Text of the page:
Monday, April 23, 2007

TO READ: Why Did I Have To Gain 80 Pounds on Antipsychotics?
Researchers may have solved the mystery of why so many people with bipolar, depression, schizophrenia and other illnesses who take certain antipsychotic medications tend to gain weight -- sometimes lots of it.

While these medications may effectively treat symptoms such as hallucinations and delusions, that's a high price to pay. (I know -- I gained 80 pounds in a few months on one of these meds. Fortunately it's almost all come off now that I'm on a newer one instead.) Many people gain to the point that they become at risk for life-threatening conditions such as heart disease and diabetes.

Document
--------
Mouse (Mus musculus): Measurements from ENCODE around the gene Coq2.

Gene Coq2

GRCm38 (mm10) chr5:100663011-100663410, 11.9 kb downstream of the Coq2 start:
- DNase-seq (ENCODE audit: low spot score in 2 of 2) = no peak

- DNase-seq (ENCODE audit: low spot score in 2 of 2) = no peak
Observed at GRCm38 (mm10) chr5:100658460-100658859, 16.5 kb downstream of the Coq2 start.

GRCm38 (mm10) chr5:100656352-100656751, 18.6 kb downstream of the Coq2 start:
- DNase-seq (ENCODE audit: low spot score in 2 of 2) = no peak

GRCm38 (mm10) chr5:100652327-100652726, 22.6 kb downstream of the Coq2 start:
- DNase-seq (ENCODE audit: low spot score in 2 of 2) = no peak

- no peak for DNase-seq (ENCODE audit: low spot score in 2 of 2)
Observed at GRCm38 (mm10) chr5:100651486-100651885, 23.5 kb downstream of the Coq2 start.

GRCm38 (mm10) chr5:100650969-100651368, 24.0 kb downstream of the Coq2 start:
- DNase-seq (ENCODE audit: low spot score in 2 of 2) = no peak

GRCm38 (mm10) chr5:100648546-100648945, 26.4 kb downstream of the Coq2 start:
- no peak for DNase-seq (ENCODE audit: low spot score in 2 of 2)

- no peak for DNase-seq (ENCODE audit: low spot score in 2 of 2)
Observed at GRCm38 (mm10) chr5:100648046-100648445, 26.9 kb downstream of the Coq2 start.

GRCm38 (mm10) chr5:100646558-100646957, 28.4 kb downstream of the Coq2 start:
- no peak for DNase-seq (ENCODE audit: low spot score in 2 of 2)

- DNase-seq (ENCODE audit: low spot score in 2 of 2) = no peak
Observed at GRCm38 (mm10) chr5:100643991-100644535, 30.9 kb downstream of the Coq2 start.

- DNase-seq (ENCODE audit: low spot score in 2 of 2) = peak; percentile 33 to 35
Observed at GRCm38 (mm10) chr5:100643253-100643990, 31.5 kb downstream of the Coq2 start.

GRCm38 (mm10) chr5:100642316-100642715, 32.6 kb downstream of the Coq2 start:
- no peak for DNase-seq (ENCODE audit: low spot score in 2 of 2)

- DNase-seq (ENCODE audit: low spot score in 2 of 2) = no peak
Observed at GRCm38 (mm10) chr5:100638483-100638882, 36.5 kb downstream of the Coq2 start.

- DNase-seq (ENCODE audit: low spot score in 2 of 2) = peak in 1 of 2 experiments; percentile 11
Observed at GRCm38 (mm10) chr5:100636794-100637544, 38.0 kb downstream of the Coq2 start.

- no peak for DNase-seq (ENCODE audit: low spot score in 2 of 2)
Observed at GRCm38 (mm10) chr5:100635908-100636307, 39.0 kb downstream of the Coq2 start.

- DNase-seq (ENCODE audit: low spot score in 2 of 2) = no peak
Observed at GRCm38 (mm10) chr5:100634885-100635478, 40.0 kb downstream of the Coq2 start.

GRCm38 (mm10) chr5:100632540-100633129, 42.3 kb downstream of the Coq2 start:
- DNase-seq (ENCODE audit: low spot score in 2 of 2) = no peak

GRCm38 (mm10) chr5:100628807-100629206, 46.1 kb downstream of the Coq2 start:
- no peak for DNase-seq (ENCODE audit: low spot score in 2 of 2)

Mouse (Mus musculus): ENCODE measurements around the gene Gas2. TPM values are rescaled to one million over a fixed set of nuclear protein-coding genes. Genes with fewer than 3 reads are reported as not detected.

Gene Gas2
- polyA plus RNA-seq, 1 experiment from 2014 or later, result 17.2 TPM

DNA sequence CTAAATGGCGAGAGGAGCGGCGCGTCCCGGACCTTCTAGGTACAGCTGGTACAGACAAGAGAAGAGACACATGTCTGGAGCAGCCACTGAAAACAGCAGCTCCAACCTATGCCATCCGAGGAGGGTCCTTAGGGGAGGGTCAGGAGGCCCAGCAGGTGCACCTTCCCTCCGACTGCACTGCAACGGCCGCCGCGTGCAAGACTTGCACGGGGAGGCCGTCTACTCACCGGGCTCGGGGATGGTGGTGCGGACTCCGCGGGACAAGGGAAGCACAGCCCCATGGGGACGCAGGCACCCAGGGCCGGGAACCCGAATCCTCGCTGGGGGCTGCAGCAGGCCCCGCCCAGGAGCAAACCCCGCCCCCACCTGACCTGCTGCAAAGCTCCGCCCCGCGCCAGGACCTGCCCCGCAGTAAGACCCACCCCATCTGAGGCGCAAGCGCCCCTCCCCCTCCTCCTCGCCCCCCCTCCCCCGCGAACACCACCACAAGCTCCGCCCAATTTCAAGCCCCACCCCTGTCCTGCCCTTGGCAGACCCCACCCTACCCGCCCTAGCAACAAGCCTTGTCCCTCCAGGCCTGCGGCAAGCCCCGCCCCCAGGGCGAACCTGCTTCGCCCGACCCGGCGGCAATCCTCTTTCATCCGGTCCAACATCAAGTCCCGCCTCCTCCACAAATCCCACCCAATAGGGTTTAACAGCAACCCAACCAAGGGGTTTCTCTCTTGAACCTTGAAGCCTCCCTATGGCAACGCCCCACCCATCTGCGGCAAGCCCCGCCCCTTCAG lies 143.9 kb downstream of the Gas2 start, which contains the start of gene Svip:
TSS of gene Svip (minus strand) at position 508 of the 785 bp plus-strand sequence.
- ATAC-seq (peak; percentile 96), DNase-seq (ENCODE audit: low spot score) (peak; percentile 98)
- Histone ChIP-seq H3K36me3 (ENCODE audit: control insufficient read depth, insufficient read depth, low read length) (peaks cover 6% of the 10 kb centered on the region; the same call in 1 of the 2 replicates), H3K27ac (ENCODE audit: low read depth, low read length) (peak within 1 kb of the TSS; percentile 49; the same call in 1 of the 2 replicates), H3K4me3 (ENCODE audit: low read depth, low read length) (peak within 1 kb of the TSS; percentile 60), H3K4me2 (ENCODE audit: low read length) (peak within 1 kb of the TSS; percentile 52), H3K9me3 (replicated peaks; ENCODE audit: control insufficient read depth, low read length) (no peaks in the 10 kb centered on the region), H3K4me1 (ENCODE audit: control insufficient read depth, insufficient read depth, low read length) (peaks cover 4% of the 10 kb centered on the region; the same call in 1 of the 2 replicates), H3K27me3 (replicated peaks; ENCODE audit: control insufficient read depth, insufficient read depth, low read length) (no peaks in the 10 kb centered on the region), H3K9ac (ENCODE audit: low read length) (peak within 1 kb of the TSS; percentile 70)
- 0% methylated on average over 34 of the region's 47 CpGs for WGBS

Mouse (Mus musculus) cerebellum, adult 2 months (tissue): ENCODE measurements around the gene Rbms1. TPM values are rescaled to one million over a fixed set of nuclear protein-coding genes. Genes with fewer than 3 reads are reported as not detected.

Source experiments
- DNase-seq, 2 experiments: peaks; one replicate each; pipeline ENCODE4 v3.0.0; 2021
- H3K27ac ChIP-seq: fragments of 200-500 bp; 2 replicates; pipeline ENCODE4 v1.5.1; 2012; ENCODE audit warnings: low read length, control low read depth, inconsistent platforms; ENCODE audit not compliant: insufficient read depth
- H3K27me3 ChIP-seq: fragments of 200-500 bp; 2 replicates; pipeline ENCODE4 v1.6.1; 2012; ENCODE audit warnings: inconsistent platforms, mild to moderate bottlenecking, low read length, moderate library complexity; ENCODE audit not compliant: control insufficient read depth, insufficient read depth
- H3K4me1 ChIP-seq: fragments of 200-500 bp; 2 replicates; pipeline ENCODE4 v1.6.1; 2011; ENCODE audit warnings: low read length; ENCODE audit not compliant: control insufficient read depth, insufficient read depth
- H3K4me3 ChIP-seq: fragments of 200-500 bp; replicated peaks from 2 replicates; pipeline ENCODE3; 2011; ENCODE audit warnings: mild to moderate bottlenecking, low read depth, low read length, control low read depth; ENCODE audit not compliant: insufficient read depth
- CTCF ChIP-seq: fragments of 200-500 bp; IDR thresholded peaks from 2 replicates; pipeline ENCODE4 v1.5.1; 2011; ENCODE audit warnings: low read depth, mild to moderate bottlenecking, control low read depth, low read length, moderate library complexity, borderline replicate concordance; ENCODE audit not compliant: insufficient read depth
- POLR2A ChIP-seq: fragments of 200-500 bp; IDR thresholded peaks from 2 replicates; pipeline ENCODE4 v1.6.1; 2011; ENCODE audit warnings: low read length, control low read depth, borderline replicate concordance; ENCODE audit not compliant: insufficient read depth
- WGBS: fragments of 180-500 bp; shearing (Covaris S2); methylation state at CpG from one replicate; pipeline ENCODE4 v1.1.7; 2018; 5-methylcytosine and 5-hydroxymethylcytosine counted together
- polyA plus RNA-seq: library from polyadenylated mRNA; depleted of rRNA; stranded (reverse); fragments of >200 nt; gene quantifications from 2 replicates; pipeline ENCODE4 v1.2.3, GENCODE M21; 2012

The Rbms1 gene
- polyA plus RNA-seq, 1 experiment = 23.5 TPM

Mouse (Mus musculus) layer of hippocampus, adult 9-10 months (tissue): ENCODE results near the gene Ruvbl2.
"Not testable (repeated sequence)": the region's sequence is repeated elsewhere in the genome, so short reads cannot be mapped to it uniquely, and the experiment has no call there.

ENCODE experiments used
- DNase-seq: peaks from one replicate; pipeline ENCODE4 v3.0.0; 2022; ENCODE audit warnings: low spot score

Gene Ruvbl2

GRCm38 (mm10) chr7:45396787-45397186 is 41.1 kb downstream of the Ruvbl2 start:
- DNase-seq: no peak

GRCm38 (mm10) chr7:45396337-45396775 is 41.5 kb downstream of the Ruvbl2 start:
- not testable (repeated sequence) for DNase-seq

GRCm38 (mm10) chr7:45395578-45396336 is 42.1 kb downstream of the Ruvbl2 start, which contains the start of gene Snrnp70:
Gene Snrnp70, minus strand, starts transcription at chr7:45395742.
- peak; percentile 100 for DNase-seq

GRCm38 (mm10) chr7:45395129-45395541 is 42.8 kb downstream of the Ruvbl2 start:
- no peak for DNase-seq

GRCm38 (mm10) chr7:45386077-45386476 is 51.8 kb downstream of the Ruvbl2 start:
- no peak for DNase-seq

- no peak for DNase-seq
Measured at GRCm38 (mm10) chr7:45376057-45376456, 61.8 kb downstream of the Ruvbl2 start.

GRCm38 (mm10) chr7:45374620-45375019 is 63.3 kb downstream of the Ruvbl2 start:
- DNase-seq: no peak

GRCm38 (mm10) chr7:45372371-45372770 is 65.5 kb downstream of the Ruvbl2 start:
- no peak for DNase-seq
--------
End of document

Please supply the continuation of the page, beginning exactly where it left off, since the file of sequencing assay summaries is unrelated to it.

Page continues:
Scientists knew that the link between brain cells and appetite seems to be an enzyme known as AMPK. Now, in a recent study at Johns Hopkins University, when researchers gave the antipsychotic medication clozapine to mice, their AMPK activity quadrupled. When the scientists chemically suppressed the mice's appetites, the AMPK levels lowered. But what mediates such a connection?

It turns out that histamine -- the substance responsible much allergic misery, as well as a protein which aids communication between cells -- plays a key role in the interaction between AMPK and appetite. By blocking histamine's effects, clozapine no longer led to AMPK spikes.

The results are exciting: This discovery may allow scientists to develop both a new generation of antipsychotic drugs that doesn't cause weight gain, and safe weight-loss drugs.

For more info: Proceedings of the National Academy of Sciences, online edition, February, 2007.

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